These performances were followed by comments from Deputy Permanent Representative Chumakov, who paid tribute to the victims of the 2016 tragedy and spoke to the continuation of the efforts of both the reconstituted Alexandrov Ensemble and the Charity Foundation of Elizaveta Glinka. He concluded with significant statement of Russian policy in Syria: “Considerable progress has been made on Syria in 2018. Now we need to step up joint efforts to launch the Constitutional Committee in Geneva, that would enjoy support of the Syrian parties, in accordance with the decisions of the Syrian National Dialogue Congress in Sochi. Syria’s future must be determined by the Syrians themselves in a political process they conduct and control with international mediation. Such an approach would contribute to settling and overcoming the consequences of the war; re-establishing the country’s full sovereignty and territorial integrity.” Mr. Chumakov’s full statement is available on the Russian Federation UN Mission’s website.

Then spoke Dr. Louay Falouh, Minister Counselor of the Syrian UN Mission, who thanked the government of the Russian Federation for their work to support Syria, and expressed his deep condolences for the losses of December 25th, 2016.  Chief Weaver and Captain Haiber of the Bayonne Fire Department separately gave profound remarks expressing their condolences, as well as their thanks to Russia for the comfort they personally felt when visiting the Tear Drop Memorial. Bayonne first responders received enormous numbers of people fleeing by boat from Manhattan on 9/11. Captain Haiber told the audience, “At times like this, we are neither Russian nor American—we are human.” He also spoke in Russian, expressing his wishes for peace and friendship.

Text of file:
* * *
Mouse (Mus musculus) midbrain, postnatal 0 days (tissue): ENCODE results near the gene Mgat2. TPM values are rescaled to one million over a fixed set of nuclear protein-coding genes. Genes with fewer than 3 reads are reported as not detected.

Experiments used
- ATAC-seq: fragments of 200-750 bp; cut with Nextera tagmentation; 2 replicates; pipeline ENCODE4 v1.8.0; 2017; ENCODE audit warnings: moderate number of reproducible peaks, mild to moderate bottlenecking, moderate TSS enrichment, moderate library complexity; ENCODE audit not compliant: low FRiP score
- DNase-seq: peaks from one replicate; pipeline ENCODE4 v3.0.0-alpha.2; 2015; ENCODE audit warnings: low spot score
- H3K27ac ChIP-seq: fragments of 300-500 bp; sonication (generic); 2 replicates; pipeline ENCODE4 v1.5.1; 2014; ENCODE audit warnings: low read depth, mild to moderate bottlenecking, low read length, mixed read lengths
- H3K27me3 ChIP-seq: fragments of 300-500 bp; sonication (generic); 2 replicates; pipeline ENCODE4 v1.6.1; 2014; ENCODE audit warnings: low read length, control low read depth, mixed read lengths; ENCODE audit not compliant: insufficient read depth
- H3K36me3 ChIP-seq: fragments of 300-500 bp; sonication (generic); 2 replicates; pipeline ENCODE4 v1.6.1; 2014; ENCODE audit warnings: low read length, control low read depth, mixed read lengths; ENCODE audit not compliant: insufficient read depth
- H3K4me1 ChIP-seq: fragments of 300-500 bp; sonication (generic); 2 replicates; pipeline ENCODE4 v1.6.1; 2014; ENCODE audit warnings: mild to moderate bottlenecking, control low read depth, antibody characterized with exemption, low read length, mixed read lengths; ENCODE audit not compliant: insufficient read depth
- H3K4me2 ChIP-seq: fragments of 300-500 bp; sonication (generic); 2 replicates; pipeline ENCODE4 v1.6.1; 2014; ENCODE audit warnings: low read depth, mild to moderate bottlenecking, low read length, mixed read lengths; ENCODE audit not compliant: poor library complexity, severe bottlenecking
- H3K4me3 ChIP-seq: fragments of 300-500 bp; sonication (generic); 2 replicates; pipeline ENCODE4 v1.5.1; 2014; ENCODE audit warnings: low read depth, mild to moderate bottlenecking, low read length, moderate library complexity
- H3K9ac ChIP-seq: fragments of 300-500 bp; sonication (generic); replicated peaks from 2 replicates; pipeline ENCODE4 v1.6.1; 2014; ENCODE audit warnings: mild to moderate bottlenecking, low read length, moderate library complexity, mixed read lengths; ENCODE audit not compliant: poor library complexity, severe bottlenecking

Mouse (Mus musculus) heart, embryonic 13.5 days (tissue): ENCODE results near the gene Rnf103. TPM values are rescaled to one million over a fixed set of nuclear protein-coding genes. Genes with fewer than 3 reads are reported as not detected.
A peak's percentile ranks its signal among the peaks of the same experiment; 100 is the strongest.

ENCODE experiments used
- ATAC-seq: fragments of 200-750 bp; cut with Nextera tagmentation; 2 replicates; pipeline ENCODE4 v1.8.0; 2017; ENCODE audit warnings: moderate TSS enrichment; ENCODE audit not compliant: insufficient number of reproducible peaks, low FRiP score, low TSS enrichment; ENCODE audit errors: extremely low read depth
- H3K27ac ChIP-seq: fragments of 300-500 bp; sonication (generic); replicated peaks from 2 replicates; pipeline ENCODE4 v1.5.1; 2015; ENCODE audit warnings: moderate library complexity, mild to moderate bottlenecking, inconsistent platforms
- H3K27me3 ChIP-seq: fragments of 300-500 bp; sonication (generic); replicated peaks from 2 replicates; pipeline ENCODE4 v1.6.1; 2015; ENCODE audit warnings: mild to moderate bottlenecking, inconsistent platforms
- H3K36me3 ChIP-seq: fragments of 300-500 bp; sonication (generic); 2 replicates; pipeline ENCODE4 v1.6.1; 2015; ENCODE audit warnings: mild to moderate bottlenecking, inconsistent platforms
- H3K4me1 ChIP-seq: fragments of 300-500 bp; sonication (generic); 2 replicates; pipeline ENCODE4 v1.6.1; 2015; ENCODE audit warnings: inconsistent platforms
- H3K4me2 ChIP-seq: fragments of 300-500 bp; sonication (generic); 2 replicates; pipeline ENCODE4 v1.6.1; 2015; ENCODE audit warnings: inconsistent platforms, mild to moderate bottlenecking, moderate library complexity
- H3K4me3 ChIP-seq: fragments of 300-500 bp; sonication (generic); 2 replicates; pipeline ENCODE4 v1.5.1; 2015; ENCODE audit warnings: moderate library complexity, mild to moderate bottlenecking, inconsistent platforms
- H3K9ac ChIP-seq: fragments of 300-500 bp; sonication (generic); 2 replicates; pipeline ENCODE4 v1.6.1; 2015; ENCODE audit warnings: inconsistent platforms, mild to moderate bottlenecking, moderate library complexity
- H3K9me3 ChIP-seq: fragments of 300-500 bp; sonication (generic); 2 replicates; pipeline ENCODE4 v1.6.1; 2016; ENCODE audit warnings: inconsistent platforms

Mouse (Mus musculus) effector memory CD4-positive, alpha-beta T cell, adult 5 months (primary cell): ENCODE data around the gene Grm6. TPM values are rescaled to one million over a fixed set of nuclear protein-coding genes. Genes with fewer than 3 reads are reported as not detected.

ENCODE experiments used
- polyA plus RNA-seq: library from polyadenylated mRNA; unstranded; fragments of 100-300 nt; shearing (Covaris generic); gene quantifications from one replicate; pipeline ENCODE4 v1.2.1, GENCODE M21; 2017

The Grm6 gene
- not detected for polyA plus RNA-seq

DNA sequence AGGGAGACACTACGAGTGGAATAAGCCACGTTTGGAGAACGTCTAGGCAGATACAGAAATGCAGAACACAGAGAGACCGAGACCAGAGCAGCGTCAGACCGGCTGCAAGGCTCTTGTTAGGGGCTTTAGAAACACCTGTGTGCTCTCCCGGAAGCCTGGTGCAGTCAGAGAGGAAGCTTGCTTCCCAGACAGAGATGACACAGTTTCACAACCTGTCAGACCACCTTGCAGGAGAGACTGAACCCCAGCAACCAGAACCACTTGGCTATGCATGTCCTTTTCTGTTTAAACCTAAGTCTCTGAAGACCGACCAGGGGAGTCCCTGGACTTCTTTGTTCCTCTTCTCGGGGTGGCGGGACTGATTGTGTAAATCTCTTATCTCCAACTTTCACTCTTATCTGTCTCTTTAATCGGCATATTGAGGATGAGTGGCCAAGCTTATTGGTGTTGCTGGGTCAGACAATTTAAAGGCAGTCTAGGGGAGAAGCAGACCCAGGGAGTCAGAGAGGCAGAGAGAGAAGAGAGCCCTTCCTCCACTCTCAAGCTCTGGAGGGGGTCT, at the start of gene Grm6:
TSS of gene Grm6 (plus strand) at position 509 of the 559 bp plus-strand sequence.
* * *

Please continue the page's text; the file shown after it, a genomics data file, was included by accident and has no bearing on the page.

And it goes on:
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Father Fencik, whose close relative had been the translator at the famous meeting on the Elbe River between Soviet and American forces, gave an invocation saying that these dead will never be forgotten, and then gave a sung prayer in Russian.

At the conclusion, Diane Sare, Founder and Co-Director of the Schiller Institute NYC Chorus, spoke on behalf of the Schiller Institute and the Schiller Institute NYC Chorus, and read aloud the written message from Schiller Institute President Helga Zepp-LaRouche.

Two years after the tragic death of 64 members of the Alexandrov Choir Ensemble on their way to Syria on December 25th, 2016, that country is now almost entirely freed from the terror of ISIS due to the determined intervention of Russia in collaboration with the Syrian army. This liberation demonstrates what human beings can do when they unite with a good plan and for a just cause, and that, as Friedrich Schiller would say, even the most tyrannical foe can be subdued. As now there will be a more hopeful period in the history of Syria, with the economic reconstruction and the return of millions of refugees, the memory of the Alexandrov Choir Ensemble will be written into the history of Syria and should be celebrated every year with beautiful concerts in many cities, celebrating the Russian-Syrian friendship and the immortality of great art and the artists, who devote their lives to the ennoblement of mankind.

— Helga Zepp-LaRouche, Founder, Schiller Institute

Diane concluded her remarks by saying that this moment called to mind to words that Handel had immortalized the his Messiah “Death is Swallowed up in Victory.”

Each of the speakers made a special point of thanking the Schiller Institute for organizing the event. Russian news service TASS, as well as TV stations Russia 1 and RT were present.

Participation in this event had a profound effect on our activists and choir members who joined in.  Patrick from Connecticut said, “I was so glad to be there and be a part of this. As I looked around and saw who was gathered here, I felt like we were on a kind of different planet from the rest of the population – and how important is that we do this.”

View more pictures from the event.


Friedrich Schiller Birthday Celebration Concert

On November 18, 2018, the Schiller Institute NYC Chorus performed a concert at St. Bartholomew’s Church in New York City in celebration of Friedrich Schiller’s birthday. The concert included performances of Bach, Brahms, spirituals, Beethoven’s Choral Fantasia, Op. 80, and Beethoven’s Mass in C, Op. 86.